Followup analysis of sulfur dioxide excess at Kingston Station 7 on February 8-10, 1980
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Followup analysis of sulfur dioxide excess at Kingston Station 7 on February 8-10, 1980

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Published by Tennessee Valley Authority, Office of Natural Resources, Air Resources Program in Muscle Shoals, Ala .
Written in English

Subjects:

  • Air -- Pollution -- Tennessee,
  • Air quality monitoring stations -- Tennessee,
  • Sulfur dioxide

Book details:

Edition Notes

Statementprepared by Kenneth G. Wastrack
ContributionsAir Resources Program (Tennessee Valley Authority)
The Physical Object
Pagination57 p. :
Number of Pages57
ID Numbers
Open LibraryOL14949127M

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Analysis of sulfur dioxide excess at Colbert Station 1 on November 7, / prepared by Kenneth G. Wast Followup analysis of sulfur dioxide excess at Kingston Station 7 on February , / prepared by Ke Analysis of sulfur dioxide excess at Gallatin Station 1 on April , / prepared by Kenneth G. Wast. Sulfur Dioxide Surrogates The Development and Application of Sulfur Dioxide Surrogates in Synthetic Organic Chemistry Edward J. Emmett and Michael C. Willis*[a] Asian J. Org. Chem. , 4, – The Authors. Published by Wiley-VCH Verlag GmbH&Co. KGaA, WeinheimCited by: Sulfur Dioxide Concentrations Sulfur dioxide (SO2) is one of the multiple gaseous oxidized sulfur species and is formed during the combustion of fuels containing sulfur, primarily coal and oil. The largest anthropogenic source of SO2 emissions in the U.S. is fossil fuel combustion at electric utilities and other industrial facilities. For sulfur dioxide (SO 2)the TLV had been ppm for many years, but in ACGIH announced its intention to reduce that TLV to ppm; that was done in The reason for this was recent information indicating that chronic (long term, repeated) exposure to sulfur dioxide concentrations near ppm was found to have some minimal effects.

Air quality monitors measure concentrations of SO 2 throughout the country. EPA, state, tribal and local agencies use that data to ensure that SO 2 in the air is at levels that protect public health and the environment. Nationally, average SO 2 concentrations have decreased substantially over the years. The charts below show national and regional trends in SO 2 concentrations. A recent report on ambient sulfur dioxide trends concluded that sulfur dioxide data at non-urban stations are too scarce to justify formal analysis (EPA ). Considerable data are available on non-urban sulfate concentrations. Appendix A presents the annual average sulfate levels measured at non-urban sites from to Sulfur dioxide’s primary health concern is that it will attack the lungs, mucous membranes and the eyes, and the skin leading to severe injury or death. Sulfur dioxide’s odor is strong enough that it can be detected at levels around ppm but some symptom have been reported to occur around levels of 1 ppm. Symptoms of. Page 7 vrije Universiteit amsterdam rev1 SOx The EU total SOx emissions in were 7,9 emission trends (1): 46 Gg. This is almost a 70% reduction compared to the level of emissions reported in Since , SOx emissions have increased in only two member states of the EU Romania (%) and Greece (%).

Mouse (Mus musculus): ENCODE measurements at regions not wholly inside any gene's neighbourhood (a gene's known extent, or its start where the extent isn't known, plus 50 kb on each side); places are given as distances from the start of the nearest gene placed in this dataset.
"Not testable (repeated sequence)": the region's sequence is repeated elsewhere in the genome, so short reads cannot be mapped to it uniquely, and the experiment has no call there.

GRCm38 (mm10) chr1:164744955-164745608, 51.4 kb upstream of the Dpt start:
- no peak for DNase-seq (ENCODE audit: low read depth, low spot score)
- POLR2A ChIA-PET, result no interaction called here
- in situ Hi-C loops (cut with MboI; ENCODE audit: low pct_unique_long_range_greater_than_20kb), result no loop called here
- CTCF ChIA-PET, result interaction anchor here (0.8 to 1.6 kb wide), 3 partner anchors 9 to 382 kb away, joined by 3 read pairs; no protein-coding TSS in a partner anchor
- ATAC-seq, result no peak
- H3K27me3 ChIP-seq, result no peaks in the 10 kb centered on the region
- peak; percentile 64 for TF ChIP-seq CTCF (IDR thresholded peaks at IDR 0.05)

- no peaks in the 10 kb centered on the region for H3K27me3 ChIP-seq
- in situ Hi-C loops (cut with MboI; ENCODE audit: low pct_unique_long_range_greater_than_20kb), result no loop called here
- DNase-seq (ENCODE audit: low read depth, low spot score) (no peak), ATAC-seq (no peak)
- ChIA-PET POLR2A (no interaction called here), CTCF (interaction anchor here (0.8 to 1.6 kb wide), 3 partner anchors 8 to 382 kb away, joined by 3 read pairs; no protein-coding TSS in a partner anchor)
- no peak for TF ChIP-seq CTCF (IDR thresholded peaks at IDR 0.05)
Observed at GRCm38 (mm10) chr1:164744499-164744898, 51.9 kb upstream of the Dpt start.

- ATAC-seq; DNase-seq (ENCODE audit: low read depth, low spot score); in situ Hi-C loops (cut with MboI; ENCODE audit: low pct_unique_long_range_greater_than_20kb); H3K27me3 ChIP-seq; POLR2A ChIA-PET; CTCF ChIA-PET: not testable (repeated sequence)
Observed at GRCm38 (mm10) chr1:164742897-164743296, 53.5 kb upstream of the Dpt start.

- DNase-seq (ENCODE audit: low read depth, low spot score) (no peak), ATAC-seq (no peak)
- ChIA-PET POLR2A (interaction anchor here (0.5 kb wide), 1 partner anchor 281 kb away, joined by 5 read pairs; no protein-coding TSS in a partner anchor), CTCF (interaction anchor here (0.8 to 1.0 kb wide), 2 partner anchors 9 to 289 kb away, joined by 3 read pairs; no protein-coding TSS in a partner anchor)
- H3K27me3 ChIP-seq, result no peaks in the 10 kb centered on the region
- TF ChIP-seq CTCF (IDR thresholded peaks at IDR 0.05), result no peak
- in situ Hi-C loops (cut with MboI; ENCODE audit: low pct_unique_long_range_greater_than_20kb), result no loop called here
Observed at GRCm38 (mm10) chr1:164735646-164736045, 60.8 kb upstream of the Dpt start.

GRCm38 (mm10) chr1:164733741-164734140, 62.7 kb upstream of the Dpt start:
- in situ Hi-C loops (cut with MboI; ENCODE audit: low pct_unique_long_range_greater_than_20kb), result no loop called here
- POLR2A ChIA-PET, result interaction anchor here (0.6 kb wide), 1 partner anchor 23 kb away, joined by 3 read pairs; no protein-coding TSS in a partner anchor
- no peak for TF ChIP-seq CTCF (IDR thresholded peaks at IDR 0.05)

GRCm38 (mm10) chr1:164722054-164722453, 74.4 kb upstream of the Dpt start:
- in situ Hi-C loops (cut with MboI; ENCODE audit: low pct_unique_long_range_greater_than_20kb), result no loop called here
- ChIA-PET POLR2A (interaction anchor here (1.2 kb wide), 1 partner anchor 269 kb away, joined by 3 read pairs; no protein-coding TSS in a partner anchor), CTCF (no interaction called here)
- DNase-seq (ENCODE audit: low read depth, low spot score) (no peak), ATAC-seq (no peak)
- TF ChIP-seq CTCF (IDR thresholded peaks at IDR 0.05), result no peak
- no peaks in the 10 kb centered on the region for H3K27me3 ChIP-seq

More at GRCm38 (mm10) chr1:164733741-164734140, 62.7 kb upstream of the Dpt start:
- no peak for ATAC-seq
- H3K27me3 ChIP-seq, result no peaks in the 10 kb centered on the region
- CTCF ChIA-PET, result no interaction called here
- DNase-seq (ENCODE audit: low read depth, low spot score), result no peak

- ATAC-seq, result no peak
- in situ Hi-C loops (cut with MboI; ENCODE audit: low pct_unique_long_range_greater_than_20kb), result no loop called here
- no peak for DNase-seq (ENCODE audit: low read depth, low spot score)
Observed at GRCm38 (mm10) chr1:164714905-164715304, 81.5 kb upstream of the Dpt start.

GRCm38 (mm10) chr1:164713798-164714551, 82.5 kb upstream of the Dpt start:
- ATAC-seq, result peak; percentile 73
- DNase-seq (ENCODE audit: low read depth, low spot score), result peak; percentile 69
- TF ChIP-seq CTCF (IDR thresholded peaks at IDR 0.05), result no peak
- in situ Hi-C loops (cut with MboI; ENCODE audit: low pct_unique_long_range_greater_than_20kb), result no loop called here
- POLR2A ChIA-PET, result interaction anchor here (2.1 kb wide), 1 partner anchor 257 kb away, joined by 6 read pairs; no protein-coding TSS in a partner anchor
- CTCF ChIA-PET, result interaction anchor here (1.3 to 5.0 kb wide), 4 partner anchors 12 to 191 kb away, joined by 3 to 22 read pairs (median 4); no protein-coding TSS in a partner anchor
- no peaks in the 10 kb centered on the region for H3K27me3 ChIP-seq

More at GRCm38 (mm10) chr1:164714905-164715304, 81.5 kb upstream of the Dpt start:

Sulfur dioxide (SO 2) is a colorless, nonflammable gas with a strong, suffocating odor. It condenses at degrees at ordinary pressure to form a colorless liquid. It is sometimes referred to as sulfurous anhydride or sulfurous oxide. When sulfur dioxide comes in contact with water, it forms sulfurous acid. The formation of sulfurous acid (H 2. 37 Sulfur dioxide is a colorless gas with a strong, pungent odor. It is nonflammable and very soluble in water. 38 Sulfur dioxide is a strong reducing agent and is highly reactive. 39 40 Due to its high vapor pressure, sulfur dioxide is primarily present in the gaseous phase and can move. Sulfur dioxide was first liquefied by Northmore () by compression in a glass cylinder. Waiden () was the first to recognize its value as a solvent. Liquid sulfur dioxide is a commercial chemical (Hitchcock, ) and an excellent chemical medium for a variety of reactions (Audrieth, ). It is a polar solvent, with a dielectric. More detailed maps showing the current 1-hour sulfur dioxide levels measured at each site in a particular area are available by clicking on the boxes on the map. These levels are based on data measured at the IDEM's continuous air monitoring stations and may include data from local governments and private monitoring networks.